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On Tue, 27 Jul 1999, O'Regan, Emlyn wrote:
> Isn't there a concern on this list regarding PR?
> Basically a concern for being seen as QUACKS?
> And a desire to have the general public at the very least tolerate
> ideas of life extension?
Yes yes yes yes yes.
> This thread may prove a very useful opportunity to understand something of
> the mindset of derbrains opposed to lengthening life. What we now have is
> very useful feedback on how people respond to charlatans. You can become
> your own subjects, in an informal study into how people respond to ideas
> they perceive as quacky.
Actually for several Saturdays now, I've been conducting my own random telephone survey on public attitudes toward life extension. Surprisingly, there aren't too many people with strong opinions on it. Most draw a complete blank, and none have ridiculed the idea. Of course, I use the phrase 'longevity research', not 'life extension' and definitely not 'immortality'. <OFF-TOPIC>If there is any interest, I can follow up with the FTP location of my survey-kit-- everything you need to reproduce my survey in your own area</OFF-TOPIC>
> Is it reasonable to assume that the PR concerns are about this - being seen
> as a bunch of crazy fringe looneys? If so why not be a focus group?
Most people at least recognize that I might have a valid point when I tell them about >H and ExI. The reaction is more like, "whatever, that's over my head". Then again, since I'm super paranoid about politics and PR to begin with, my experience might not be typical.
> If you don't mind using yourself in this way:
> The questions to address are
> What would it take to change your opinion of charlatans from bullshitter to
> someone who may have something, but you are not very motivated to really
> care either way?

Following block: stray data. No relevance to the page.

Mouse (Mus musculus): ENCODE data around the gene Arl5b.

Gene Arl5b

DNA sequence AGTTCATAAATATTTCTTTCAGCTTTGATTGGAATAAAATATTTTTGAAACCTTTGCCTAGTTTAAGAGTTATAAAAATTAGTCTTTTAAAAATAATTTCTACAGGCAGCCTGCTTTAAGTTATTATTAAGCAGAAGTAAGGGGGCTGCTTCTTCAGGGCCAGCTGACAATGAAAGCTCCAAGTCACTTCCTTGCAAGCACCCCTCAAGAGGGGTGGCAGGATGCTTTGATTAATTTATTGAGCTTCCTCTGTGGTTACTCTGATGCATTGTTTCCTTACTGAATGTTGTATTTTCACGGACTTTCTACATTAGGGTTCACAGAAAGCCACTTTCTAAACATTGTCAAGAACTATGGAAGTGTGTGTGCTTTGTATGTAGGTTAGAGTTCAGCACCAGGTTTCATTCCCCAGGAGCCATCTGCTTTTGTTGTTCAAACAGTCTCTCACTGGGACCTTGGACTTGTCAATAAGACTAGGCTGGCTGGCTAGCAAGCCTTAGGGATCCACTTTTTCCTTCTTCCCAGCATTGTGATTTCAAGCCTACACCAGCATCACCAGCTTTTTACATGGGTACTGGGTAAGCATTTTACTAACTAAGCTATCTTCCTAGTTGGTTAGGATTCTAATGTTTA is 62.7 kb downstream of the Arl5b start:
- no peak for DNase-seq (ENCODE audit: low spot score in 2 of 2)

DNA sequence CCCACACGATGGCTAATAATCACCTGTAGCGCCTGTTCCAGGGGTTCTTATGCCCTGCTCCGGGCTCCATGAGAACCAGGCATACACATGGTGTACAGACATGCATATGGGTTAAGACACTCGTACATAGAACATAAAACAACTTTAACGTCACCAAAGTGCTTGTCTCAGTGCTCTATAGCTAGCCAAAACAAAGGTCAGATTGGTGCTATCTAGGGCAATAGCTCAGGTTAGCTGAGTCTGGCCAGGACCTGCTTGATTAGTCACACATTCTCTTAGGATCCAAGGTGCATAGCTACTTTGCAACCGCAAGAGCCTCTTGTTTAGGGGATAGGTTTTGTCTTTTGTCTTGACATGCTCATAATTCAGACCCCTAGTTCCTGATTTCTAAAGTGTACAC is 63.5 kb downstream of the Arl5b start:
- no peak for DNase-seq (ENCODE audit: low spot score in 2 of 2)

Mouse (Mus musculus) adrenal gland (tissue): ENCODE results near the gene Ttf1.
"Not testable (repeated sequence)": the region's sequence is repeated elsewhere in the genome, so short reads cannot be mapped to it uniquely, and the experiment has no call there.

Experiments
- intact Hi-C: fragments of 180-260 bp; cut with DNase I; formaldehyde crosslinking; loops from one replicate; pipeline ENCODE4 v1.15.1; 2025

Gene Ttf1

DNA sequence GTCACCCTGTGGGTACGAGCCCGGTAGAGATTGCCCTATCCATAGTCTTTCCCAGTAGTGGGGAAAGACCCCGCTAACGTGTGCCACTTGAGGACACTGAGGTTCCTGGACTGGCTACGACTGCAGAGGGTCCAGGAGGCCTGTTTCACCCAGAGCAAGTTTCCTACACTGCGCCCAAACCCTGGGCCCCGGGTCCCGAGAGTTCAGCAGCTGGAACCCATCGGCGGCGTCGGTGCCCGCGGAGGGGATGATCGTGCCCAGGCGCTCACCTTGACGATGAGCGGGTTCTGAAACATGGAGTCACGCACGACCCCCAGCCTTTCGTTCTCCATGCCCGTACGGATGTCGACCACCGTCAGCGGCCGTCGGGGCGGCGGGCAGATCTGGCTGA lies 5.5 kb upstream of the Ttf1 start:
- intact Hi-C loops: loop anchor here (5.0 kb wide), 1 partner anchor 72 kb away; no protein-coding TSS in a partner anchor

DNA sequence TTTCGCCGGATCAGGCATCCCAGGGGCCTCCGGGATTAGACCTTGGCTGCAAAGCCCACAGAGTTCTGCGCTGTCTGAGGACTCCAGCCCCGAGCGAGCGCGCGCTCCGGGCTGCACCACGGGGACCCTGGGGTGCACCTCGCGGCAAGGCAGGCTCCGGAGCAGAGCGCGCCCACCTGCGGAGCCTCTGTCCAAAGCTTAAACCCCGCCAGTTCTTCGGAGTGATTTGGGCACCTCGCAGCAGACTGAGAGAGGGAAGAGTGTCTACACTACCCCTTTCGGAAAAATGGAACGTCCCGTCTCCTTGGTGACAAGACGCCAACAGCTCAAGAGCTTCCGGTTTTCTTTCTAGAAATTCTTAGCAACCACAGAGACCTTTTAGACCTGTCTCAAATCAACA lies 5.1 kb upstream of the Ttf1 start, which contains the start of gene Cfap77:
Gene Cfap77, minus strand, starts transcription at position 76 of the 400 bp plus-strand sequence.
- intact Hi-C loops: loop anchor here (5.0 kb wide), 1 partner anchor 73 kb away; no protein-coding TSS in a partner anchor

> What would it take to make you change your mind from perceiving someone as a
> quack to someone legitimate?
> What would it take to motivate you to act on their advice?
> What would it take to make you a life time convert?
> How would you need to receive messages about their legitimacy? For eg
> personal testaments, articles in written media by people that you trust, and
> what sort of person would you trust to persuade you to change your opinion
> on a quack?
A refereed medical/science journal prints a paper about <FOO> +1 I do a medline search and there are several papers about <FOO> +1 These papers more or less agree +1 These papers agree in strong terms, and call for more research into the topic +2 The reasons given in these papers seem convincing to me +1 <FOO> itself seems logical to me (in my field) +3 <FOO> itself seems logical to me (outside my field) +1 Human clinical tests came back positive, if applicable +2 At least one scientist I respect is in support of <FOO> +1 There are no visible financial or political vested interests +1 <FOO> is so established that I keep running accross papers that begin with "Since <FOO> is all but proven, we have decided to examine..." +2 FDA approves <FOO> +0.5 FDA attempts to restrict <FOO> +0.6 The popular press writes about <FOO> +0.5 The right-wing fundies &| left-wing luddites protest against +0.5 Proponents of <FOO> strike me as rational, balanced individuals +1 I've used it, and <FOO> seems to work +1 I've used it and a physician confirms <FOO> works on me +5 A physician states that <FOO> works. +3 <FOO> is not associated with other ideas that I have already concluded to be fraudulent +1
> Did I mention I am a PR person and that I would be very interested in
> helping to devise a campaign.
Right on, sister! I personally know at least one group represented here
who may be interested in your contribution, but I'll let them speak for
themselves, as I don't know whether they formally consider me a member at
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